So… for about seven months, I worked at the happiest place on earth. Right at the crotch of Mickey Mouse. I lived and breathed the Floridian life, and I refuse to go back. So when I saw that this film was about to come out, I was really interested and decided to go in completely blind to the theater. And when I came out, all I could do was binge-listen to every film podcasts’ reviews of this film. The Florida Project is one of those films where, when you’re in the theater, it doesn’t seem like much, but afterwards, it just stays with you and lingers perpetually in your mind. (Like The Shining, but better).
The visuals for this film are stunning, and having actually seen many of these locations, I can tell how much work was put into the cinematography of this film alone. The Florida Project is set in the tourist crevices around Walt Disney World and follows six-year-old Moonee as her impoverished world spins around her. The story is really slow and seems rather plotless, until everything happens at once, and you start Realizing Things™ and then it gut-punches you. Brooklyn Prince as Moonee and Willem Dafoe as Bobby are really amazing, but it really was Bria Vinaite’s Halley that stole the film for me. Sean Baker pays so much attention to that characterization, and Bria’s portrayal is so believable and complex. Halley does everything wrong, but given her circumstances, each step she has taken is understandable. She’s not really likable, but you want to give her a hug in every scene because your heart goes out to her and Moonee.
What I think this film does really well is capture the audience with the adventurous spirit of the children protagonists and the breathtaking cinematography, and then draw your attention to how the hidden homeless are configured against an enormous corporation like Disney, which looms over most of Orlando, Florida (and the world). Sean Baker is particularly great at this empathetic perspective towards marginalized communities (as with his previous film, Tangerine), and he’s using that White Male privilege well to serve those who need it most.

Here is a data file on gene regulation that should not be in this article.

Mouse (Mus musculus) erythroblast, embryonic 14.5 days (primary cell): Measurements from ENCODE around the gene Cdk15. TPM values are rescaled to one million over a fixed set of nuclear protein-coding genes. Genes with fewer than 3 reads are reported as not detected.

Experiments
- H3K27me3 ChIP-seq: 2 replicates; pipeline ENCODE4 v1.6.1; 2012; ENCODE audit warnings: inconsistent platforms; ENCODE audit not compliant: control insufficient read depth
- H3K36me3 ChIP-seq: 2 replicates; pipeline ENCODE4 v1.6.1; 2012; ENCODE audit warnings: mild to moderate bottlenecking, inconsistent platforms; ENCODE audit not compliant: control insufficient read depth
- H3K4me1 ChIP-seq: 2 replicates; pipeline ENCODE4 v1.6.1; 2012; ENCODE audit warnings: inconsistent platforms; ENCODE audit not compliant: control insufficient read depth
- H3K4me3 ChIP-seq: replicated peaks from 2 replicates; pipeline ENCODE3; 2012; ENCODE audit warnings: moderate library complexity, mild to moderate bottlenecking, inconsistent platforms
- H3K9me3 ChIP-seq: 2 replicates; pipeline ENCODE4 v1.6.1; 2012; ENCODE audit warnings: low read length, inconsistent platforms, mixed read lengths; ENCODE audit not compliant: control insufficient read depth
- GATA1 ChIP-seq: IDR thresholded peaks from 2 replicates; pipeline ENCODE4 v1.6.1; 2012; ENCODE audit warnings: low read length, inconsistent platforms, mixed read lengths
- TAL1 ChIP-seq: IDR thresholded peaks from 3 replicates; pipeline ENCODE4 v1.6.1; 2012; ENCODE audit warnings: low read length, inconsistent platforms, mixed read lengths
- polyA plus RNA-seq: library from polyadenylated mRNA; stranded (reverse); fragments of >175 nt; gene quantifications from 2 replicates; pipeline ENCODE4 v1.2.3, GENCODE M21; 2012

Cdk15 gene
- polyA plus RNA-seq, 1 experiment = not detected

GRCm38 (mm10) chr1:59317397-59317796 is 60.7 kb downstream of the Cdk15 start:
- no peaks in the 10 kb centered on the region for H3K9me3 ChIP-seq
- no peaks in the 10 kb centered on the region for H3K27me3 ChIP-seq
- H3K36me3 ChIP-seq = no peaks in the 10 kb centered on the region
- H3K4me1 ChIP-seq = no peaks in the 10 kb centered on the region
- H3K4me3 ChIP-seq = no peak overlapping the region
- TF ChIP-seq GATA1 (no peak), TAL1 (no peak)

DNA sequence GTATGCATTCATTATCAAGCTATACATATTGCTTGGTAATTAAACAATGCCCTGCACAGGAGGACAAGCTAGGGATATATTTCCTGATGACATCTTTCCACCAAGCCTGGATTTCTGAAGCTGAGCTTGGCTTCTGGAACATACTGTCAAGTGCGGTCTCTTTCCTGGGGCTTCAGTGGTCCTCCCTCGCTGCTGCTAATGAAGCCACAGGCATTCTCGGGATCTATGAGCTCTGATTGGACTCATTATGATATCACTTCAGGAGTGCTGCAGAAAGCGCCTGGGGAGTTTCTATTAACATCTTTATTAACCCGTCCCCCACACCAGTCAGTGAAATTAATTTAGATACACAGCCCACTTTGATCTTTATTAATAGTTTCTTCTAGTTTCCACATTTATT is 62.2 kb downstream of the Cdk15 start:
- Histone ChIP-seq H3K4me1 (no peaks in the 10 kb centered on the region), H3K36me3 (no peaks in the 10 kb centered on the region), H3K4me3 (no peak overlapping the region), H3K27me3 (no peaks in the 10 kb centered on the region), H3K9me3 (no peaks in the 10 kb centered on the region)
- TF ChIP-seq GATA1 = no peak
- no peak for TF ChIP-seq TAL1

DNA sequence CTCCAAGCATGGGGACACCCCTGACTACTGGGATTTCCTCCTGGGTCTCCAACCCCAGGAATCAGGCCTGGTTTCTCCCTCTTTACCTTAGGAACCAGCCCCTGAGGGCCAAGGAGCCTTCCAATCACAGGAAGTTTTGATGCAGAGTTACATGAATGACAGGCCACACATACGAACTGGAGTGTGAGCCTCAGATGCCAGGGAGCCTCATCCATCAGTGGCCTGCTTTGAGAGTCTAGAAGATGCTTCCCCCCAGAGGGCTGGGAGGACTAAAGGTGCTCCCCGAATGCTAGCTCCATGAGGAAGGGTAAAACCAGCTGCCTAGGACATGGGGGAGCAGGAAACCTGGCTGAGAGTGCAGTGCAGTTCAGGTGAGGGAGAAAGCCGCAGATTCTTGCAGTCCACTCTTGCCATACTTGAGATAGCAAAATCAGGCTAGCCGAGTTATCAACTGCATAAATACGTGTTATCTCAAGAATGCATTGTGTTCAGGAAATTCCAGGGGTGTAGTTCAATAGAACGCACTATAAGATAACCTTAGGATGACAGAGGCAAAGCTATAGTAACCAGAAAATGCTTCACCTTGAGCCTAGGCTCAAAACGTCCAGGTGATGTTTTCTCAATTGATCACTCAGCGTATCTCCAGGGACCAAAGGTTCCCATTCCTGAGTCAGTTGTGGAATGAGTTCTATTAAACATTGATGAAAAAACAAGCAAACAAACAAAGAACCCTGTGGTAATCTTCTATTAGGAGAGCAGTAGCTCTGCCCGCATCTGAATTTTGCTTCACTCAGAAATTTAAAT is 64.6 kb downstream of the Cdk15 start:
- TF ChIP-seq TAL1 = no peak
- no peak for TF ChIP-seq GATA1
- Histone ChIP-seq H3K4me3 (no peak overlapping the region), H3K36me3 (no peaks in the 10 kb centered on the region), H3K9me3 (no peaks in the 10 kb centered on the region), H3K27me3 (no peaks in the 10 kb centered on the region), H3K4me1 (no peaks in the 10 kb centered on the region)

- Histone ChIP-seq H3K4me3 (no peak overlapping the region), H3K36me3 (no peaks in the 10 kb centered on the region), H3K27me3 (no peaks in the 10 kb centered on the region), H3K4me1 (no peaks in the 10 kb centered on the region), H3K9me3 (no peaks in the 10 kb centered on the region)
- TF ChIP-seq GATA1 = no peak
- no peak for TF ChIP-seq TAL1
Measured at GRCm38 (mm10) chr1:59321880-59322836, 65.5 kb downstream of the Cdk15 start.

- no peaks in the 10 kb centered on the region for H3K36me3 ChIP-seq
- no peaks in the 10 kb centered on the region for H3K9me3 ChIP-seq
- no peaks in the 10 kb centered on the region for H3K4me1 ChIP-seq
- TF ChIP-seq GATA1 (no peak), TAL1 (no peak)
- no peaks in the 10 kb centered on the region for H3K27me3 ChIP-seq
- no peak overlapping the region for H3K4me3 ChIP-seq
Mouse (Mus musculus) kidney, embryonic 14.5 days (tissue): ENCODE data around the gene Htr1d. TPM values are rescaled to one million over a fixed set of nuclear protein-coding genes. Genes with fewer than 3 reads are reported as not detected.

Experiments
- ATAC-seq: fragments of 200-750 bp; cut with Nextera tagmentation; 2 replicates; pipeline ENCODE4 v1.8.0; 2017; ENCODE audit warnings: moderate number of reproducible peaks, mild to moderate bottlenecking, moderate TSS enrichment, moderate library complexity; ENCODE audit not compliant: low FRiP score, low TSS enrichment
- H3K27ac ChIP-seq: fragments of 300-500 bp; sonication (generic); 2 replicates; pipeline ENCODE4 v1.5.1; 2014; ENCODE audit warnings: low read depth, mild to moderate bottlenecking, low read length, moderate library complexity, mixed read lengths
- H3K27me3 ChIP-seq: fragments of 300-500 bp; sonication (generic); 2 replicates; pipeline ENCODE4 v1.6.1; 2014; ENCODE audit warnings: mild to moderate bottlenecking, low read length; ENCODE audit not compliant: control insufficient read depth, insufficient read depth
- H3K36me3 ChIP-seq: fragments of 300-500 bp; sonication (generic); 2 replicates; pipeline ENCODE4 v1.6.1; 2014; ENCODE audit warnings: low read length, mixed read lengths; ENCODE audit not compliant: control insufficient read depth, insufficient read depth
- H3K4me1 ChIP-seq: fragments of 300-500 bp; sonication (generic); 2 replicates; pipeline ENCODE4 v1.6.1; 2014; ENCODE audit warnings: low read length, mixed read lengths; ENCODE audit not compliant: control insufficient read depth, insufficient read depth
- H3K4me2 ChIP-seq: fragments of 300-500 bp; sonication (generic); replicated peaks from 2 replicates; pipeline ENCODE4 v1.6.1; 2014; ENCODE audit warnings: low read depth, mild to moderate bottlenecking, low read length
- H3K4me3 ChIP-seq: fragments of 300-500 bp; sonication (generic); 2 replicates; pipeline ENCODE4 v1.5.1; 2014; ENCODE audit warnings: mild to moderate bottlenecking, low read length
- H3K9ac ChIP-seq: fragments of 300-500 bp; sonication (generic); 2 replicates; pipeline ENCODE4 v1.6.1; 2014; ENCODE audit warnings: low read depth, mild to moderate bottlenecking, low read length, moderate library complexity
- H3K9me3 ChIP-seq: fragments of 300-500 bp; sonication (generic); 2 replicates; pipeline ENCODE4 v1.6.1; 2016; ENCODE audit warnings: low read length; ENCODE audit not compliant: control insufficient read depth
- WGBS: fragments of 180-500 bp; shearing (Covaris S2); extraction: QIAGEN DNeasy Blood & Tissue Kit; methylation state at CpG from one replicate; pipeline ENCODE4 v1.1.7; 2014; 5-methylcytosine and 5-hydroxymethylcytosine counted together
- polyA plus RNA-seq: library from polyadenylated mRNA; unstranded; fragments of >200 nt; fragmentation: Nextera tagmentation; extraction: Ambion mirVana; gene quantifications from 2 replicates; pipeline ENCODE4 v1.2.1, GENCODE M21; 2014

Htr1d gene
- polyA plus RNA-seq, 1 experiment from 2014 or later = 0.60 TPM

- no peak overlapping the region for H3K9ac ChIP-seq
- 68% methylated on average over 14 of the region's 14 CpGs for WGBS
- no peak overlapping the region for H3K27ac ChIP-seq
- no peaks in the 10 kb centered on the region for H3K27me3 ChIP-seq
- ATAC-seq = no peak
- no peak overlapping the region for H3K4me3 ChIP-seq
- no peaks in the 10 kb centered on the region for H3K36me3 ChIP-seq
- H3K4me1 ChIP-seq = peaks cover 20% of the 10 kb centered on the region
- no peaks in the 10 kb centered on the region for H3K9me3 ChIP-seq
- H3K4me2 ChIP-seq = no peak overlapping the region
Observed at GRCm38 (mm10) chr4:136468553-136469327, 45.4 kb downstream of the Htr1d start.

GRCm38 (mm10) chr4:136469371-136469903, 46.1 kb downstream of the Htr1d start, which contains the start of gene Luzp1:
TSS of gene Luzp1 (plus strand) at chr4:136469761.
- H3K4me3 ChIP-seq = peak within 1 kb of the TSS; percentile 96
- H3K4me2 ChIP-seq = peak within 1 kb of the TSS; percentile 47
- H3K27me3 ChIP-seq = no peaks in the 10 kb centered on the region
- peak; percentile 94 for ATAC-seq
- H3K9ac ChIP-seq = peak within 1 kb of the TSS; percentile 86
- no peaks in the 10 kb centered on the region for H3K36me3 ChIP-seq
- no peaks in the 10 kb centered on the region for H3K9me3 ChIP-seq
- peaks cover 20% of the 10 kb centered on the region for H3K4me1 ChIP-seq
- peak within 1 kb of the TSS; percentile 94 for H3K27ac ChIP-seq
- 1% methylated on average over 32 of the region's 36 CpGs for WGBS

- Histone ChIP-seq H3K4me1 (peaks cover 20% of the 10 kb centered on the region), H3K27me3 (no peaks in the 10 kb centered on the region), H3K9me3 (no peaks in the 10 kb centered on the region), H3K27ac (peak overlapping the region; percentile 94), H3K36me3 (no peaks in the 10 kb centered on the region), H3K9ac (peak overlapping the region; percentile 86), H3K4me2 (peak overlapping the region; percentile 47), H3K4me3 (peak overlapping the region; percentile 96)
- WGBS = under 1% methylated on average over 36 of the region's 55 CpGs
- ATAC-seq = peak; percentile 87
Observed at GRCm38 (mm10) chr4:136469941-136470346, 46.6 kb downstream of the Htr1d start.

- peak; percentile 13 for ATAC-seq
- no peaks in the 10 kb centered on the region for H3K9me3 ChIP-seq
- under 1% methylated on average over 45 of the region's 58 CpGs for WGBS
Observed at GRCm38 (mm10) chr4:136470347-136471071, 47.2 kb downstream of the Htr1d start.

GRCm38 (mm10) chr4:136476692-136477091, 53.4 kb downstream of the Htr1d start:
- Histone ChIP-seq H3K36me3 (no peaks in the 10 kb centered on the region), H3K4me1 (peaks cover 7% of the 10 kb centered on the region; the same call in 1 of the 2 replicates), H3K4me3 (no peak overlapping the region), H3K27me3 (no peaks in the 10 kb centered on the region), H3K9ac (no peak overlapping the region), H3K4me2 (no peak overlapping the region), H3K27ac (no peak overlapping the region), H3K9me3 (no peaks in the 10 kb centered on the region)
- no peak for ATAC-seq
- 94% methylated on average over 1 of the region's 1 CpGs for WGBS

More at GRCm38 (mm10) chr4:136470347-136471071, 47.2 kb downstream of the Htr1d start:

#1 Get Out (dir. Jordan Peele)
Was this really a surprise? I knew that I would stan hard for this film the second I saw it in the theaters back in February. All I’m gonna say is, if this film doesn’t win every category it was nominated for, I’m gonna have a bitch fit.
Just like how The Stepford Wives (1975) displayed the social horrors of living as a woman in a man’s world, Jordan Peele’s Get Out thrillingly displays the horrors of living as a black person in a white person’s world. The genre of the social thriller, the way that Peele has made his film, is so innovative and poignant in our current sociopolitical climate and he really proved his chops of being able to swing between comedy and horror to create a fantastic film.
Nominated for Best Actor, Daniel Kaluuya has graduated well from Black Mirror to this film, and that shot of him being hypnotized will forever be enshrined in our cultural subconscious. I also think Betty Gabriel as Georgina was snubbed for Best Supporting Actress. I can see this film being played over and over for family movie nights, screened for college film classes, and recycled for midnight movie screenings. I mean, who can forget Marnie, ahem Allison Williams, eating her milk and cereal separately.
This film is so absolutely thrill-inducing and soul-capturing from the second you sit down. Peele managed to capture so perfectly, so humorously, and so terrifyingly the real life terrors that many Black Americans face to this day. The story is so utterly clever that I truly think nothing will top this film for years to come. I really don’t have more to say, because I pretty much word-vomited my thoughts on Get Out in this episode of the Very Important Playlist Podcast.
I hope you enjoyed my top five films list of 2017. I wanted to do a top ten list, but I really didn’t like many films this year ¯\_(ツ)_/¯. Hopefully now that I’m on that MoviePass bandwagon, I’ll have a heftier list for 2018. (I’m already predicting Black Panther and The Incredibles 2 to top the list). Let me know your thoughts and what your top five of 2017 was!